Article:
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Cars with small but powerful engines had sailed through lab tests in Europe in recent years. Since the U.S. Environmental Protection Agency’s announcement last year on Volkswagen diesel car emissions, testing standards have fallen under heavy scrutiny. Automakers knew they only had to pass simulated drive cycle tests on dynamometers. These tests were typically conducted at unrealistically moderate temperatures and speeds.

Carmakers, regulators, and environmental groups knew that real-world CO2 and nitrogen oxide (NOx) emissions were much higher, but the discrepancy remained unresolved, Reuters said.

Starting next year, new models in Europe will be subjected to on-the-road testing for NOx, with all cars required to comply by 2019. Independent testing in the wake of VW’s exposure last year as a U.S. diesel emissions cheat shed light on the limitations of simulated testing.

“They might be doing OK in the current European test cycle, but in the real world they are not performing,” said Pavan Potluri, an analyst with IHS Automotive.

“So there’s actually a bit of ‘upsizing’ going on, particularly in diesel.”

Global automakers have been hawking their new fuel efficient technologies for the past 10 years as emissions standards toughened, fuel prices temporarily spiked, and consumer interest grew in fuel efficient vehicles. New technologies brought forced air/fuel mixture into turbo engines, helping small engines perform as if they were larger and had more cylinders.

The Ford EcoBoost has been an example of this trend, along with Mazda’s SkyActiv engine. The SkyActiv system compresses the air-fuel mixture in the cylinders and harnesses more energy from every drop of fuel, Mazda said.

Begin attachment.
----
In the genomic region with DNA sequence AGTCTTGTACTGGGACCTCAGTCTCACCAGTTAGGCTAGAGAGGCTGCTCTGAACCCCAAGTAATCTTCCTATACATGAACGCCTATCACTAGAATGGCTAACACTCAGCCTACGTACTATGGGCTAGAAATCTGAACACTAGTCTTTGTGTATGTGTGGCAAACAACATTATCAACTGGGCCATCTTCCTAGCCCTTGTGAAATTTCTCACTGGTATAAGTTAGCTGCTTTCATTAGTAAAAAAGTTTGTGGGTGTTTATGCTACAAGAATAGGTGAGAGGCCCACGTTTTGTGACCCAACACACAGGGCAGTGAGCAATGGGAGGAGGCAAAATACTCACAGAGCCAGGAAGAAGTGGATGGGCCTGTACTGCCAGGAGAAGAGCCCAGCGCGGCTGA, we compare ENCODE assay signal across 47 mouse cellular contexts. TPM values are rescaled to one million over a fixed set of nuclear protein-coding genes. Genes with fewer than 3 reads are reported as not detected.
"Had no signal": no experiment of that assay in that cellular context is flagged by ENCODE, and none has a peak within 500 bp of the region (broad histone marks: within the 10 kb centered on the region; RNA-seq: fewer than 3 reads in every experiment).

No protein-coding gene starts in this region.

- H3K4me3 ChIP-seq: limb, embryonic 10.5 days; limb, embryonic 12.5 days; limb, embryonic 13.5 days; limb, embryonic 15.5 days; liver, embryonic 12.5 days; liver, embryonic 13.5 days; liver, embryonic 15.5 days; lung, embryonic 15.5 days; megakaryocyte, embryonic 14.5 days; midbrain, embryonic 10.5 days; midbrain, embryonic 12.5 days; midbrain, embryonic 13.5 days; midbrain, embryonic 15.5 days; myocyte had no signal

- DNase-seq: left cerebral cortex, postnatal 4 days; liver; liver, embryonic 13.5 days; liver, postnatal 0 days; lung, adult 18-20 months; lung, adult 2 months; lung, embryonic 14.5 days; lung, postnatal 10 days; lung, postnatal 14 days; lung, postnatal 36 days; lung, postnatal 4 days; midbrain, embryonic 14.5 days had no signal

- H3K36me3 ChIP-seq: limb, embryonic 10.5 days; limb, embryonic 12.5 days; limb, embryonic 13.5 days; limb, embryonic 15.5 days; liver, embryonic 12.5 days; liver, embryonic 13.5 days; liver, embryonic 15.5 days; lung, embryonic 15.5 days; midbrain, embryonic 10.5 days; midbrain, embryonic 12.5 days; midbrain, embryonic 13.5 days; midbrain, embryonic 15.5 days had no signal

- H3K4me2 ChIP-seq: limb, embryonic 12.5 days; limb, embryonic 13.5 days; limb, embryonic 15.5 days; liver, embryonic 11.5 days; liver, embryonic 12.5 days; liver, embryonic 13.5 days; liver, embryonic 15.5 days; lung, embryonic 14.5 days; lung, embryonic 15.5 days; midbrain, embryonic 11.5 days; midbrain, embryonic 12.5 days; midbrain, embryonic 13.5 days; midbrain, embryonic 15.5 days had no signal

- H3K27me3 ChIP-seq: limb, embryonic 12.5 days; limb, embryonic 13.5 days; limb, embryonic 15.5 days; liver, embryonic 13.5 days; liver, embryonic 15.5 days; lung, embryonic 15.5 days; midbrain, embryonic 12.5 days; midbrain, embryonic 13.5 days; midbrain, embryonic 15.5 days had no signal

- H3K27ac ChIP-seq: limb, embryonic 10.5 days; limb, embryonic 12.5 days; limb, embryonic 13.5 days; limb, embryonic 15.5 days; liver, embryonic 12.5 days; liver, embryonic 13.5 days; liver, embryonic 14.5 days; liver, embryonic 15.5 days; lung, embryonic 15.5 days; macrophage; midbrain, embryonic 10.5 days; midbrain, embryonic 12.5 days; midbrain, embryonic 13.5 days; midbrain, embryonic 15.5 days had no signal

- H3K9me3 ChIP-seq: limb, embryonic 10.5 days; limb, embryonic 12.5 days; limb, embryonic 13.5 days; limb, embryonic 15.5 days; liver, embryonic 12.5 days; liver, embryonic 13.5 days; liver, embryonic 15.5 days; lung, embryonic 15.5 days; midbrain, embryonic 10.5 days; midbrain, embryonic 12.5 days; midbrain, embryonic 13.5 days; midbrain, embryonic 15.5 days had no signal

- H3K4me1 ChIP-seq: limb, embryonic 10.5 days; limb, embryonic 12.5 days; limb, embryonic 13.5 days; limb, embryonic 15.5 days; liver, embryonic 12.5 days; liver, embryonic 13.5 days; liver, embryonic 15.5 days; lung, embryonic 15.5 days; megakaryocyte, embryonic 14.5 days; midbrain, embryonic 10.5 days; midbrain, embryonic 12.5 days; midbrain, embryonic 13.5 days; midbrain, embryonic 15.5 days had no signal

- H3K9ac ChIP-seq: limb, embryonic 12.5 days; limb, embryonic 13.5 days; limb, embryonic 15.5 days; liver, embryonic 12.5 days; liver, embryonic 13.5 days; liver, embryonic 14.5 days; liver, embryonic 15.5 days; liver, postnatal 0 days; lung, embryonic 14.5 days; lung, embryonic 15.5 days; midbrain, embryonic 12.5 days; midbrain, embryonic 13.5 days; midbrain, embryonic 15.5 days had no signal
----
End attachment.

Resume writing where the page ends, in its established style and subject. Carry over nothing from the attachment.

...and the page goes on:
Fiat, Renault and Opel have the worst real NOx emissions among the newest “Euro 6″ diesels, according to test data. They now “face the biggest burden” of compliance costs, brokerage Evercore ISI recently warned.

These findings are the inevitable result of on-the-road testing, said Thomas Weber, head of research and development at Mercedes, which has nothing below four cylinders in its vehicles.

“It becomes apparent that a small engine is not an advantage,” Weber told Reuters. “That’s why we didn’t jump on the three-cylinder engine trend.”

GM will not replace its current 1.2-litre diesel when the engines are updated on a new architecture arriving in 2019, sources told Reuters. The smallest engine in the range will be 25 to 30 percent larger.

Renault is planning enlargement of its 1.6 liter R9M diesel that will be nearly 10 percent large in size, which had replaced a 1.9-litre model in 2011, industry sources said. VW is replacing its 1.4 liter three-cylinder diesel with a four-cylinder 1.6, they said.

VW is counting on PEVs to emerge from the diesel cheating scandal and it strict global targets for emissions reductions. The German automaker announced in June that it plans to sell two-to-three million electric cars annually by 2025, which would be about a quarter of its current vehicle production.

“You can’t downsize beyond a certain point, so the focus is shifting to a combination of solutions,” said Sudeep Kaippalli, a Frost & Sullivan analyst who predicts a hybrids surge.

In the future, he said, “downsizing will mean you take a smaller engine and add an electric motor to it.”

Reuters